There are other ladies well entitled to the name of travellers and a place in our record. We can but mention two. One is Miss M. W. Kingsley, whose exploration of the river Ogowé is graphically described in the 'Scottish Geographical Magazine' for March 1896. The other is Mrs Littledale, the wife of Mr St George R. Littledale, and the intrepid companion of his three journeys-first, in 1891, across the Pamirs; next, in 1894, across Central Asia; and lastly, in 1895, across Tibet. Mr and Mrs Littledale, after surmounting incredible difficulties and hardships, had actually got within forty-three miles of Lhassa, and Mr Littledale was determined to fight his way, if necessary, over the remaining space, in spite of all opposition, when the dangerous illness of his wife compelled him to return. (See Magazine of the Royal Geographical Society for May 1896.)

It goes without saying that our story reflects high credit on the courage, the perseverance, and the benevolence of the gentler sex; it is a record of which women may well be proud. And there is this

further to be said—that in no case has their travelling enthusiasm involved the sacrifice of obvious domestic duty; nor has it brought out any qualities inconsistent with the modesty, the grace, and the gentleness that must always be regarded as the fitting ornaments of the sex.




THE journey was a long one, by train and carriage as far as Boloszjen, thence by various lines of rail to Pavelsburg. At Boloszjen Cyril parted from the travellers, after seeing them safely into their train. Nadia had not exchanged a single unnecessary word with him since leaving Bellaviste, for the hatred she had frankly avowed to him in their interview had not been diminished by the words which had finally sealed Caerleon's fate, but now she put aside her dislike sufficiently to appeal to him on behalf of poor old Madame Bruics, who was to return alone from the Scythian frontier. Precluded by her deafness from receiving either advice or warning, unless these were tendered in writing, the old lady would be quite helpless if left to herself, and Nadia told Cyril that he ought to send Wright to escort her and bring her home. This plain speaking was rather a bitter pill for Cyril, who was wont to pride himself on his foresight and tactful consideration, and felt that in this case especially he had done more than could ever have been expected of him, but he recognised the cruelty involved in sending poor Madame Bruics upon a wild-goose chase over the railways of Central Europe, and put the crowning touch to his self-abnegation by depriving himself and Caerleon of Wright's services for some days. He and Nadia parted in a polite and hostile manner-that is to say, she did not offer to shake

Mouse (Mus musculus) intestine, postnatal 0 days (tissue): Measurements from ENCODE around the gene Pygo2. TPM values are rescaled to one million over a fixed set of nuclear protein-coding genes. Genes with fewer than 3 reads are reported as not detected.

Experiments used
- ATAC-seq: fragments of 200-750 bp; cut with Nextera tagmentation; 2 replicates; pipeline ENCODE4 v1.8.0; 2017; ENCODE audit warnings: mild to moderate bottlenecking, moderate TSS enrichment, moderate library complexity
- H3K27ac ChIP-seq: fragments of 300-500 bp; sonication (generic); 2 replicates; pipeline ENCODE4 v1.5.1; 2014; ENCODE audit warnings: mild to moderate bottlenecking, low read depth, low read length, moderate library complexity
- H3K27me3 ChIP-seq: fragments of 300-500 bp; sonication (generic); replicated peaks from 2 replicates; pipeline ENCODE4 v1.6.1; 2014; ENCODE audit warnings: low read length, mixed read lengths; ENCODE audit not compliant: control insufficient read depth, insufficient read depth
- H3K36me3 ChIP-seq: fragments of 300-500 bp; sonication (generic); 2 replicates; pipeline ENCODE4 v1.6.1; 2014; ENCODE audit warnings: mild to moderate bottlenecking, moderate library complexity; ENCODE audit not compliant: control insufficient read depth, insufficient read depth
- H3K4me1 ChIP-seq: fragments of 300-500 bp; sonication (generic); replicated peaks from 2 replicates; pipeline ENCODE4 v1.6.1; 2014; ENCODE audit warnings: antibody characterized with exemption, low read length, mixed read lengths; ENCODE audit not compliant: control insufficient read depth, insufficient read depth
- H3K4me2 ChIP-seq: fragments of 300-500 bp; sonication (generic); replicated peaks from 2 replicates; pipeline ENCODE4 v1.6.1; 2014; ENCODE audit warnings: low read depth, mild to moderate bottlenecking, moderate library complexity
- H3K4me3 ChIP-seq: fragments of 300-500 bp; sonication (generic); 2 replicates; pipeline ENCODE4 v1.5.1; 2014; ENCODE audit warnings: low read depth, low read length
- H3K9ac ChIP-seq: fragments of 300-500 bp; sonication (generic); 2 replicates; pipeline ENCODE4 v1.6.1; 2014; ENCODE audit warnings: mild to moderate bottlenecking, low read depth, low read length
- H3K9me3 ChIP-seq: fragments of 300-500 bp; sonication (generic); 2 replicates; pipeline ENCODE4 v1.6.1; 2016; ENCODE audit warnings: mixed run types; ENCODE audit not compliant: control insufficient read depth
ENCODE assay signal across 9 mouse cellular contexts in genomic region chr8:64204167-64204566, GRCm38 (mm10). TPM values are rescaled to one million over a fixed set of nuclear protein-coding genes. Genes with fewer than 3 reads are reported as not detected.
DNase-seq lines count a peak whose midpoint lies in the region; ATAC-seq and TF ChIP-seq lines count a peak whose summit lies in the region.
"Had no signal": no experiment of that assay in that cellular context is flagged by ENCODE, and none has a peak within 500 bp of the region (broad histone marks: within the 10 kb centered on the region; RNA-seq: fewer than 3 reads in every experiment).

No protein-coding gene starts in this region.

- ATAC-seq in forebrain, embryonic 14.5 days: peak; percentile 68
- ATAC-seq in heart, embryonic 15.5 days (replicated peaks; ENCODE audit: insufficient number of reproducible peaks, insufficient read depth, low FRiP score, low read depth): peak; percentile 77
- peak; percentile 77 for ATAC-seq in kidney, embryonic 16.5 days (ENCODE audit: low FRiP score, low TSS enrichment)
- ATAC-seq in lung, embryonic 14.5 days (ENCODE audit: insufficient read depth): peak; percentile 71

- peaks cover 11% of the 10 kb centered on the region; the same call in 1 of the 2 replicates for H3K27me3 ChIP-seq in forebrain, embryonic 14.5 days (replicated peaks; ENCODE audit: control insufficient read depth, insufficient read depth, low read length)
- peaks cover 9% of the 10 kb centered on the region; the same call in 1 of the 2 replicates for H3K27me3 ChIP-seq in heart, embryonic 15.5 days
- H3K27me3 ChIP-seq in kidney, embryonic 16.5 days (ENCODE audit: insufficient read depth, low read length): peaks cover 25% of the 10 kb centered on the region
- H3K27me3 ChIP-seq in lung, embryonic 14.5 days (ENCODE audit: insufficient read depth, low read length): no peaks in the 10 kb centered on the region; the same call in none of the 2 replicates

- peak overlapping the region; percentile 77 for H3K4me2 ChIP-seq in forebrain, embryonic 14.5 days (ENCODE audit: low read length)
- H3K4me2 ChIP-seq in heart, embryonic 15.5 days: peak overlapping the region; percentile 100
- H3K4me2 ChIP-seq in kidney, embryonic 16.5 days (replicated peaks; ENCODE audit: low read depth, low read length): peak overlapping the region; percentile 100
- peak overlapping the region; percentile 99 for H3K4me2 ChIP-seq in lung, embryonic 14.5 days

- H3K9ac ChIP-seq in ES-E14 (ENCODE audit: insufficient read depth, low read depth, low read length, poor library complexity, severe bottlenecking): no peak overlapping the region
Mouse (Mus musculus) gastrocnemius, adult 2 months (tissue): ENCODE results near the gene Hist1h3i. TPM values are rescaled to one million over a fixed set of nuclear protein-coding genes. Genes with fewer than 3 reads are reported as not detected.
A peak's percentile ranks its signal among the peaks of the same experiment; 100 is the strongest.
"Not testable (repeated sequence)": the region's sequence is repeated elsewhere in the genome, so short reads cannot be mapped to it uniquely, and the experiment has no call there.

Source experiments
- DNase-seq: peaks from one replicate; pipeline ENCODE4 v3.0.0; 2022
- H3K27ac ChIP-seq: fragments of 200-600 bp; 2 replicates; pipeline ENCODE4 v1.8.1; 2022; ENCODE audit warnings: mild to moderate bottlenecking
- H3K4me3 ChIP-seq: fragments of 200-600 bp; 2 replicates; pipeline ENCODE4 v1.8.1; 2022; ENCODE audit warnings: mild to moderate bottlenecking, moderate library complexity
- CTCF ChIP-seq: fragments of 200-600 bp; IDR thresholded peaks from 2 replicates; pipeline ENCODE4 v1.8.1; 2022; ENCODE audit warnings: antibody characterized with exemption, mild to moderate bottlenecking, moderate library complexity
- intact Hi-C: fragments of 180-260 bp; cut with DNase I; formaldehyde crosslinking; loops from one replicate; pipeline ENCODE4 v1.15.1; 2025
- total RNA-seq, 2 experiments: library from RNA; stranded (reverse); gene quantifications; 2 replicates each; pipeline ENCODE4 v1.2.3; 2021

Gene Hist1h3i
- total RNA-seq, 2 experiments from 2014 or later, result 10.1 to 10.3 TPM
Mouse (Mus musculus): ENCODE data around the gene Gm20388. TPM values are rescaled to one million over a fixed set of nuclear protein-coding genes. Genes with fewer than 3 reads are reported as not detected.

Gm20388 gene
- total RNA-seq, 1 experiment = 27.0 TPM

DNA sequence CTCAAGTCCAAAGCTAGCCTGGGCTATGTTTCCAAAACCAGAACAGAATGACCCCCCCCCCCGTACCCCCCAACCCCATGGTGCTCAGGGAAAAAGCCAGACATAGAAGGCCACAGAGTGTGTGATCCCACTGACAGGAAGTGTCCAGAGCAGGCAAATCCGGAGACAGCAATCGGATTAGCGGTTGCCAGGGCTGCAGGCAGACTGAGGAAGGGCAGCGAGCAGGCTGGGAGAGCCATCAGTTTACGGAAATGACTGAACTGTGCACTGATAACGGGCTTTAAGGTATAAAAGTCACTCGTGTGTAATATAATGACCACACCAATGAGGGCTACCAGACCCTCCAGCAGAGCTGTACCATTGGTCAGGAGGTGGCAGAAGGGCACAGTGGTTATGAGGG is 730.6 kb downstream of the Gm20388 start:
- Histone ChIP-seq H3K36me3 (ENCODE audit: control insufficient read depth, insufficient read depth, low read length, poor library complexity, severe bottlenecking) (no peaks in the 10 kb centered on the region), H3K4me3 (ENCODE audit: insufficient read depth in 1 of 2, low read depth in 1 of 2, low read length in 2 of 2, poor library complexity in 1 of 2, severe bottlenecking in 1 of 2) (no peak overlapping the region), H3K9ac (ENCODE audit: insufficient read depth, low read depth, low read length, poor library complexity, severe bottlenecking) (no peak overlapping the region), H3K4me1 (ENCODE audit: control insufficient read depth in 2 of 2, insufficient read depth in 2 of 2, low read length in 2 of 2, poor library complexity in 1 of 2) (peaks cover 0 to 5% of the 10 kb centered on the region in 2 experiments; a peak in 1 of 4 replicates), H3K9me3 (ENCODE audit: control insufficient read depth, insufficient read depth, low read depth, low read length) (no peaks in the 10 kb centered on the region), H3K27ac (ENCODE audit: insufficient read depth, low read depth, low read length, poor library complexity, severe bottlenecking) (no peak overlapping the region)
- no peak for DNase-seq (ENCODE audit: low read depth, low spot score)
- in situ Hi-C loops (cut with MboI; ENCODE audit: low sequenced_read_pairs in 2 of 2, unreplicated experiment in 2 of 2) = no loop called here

hands with him, and he went away marvelling at the uncharitableness of some people.

Wright was an escort much more to Nadia's taste than his master, although he thought it his duty to appear at every station and inquire whether the ladies would like some teatea seeming to be, in his opinion, the only refreshment acceptable to the feminine mind, and as such, capable of being imbibed at all hours and at very short intervals. When they had reached the Scythian frontier, and Nadia, to her great joy, had found Marie Karlovna, a German lady of her godmother's household, waiting to meet her, she commended Madame Bruics to Wright's care with great earnestness, which he viewed as impassively as he did the coin which she ventured to slip into his hand. But when she had seen Madame Bruics established in the return train, and was turning away with Marie Karlovna, she heard footsteps behind her, and looking round, saw Wright close at hand.

"Beg your pardon, ma'am," he said in a low voice and with great embarrassment, "but don't you go for to take on about the King. 'E alway rides straight, 'e do-not like some people as ought to know better and doesn't-and it do take something like a 'orse to carry 'is Majesty," he added with professional pride; "and 'e knows 'is own mind, and as some poetry chap say, "'Is 'eart is always true."

For a moment the presumptuous

1 Copyright in the United States.

groom felt ready to sink into the earth under the combined weight of his own daring and the glance which Nadia turned on him; but while he was wondering apprehensively whether she would give him in charge or write to Lord Cyril to complain of his conduct, the fire died out of her eyes, and she said gently

"Thank you, Wright. I know quite well that what you say of the King is true. He is the best of men, and nothing of all that has happened is his fault."

Wright touched his hat and turned away, deciding in his honest mind that Miss O'Malachy would make a sight better wife for 'is Majesty than that there princess would 'ave done, and that he 'oped he might one day 'ave the honour of trainin' a 'orse for 'er to ride. And Nadia travelled on to Pavelsburg with Marie Karlovna, who had evidently received strict orders not to tease her with questions, for she talked unceasingly of the great conference of members of different evangelical denominations which had recently been held in Pavelsburg, and of other matters interesting to the supporters of the Cercle Evangélique. At last the capital was reached, and Nadia saw await ing her on the platform a tall, stout, carelessly-dressed form which she knew well, with the abundant grey hair surmounted by a ludicrously unfashionable bonnet. She could scarcely wait for the door of the carriage to be opened, but precipitated herself down the steps and into her godmother's arms.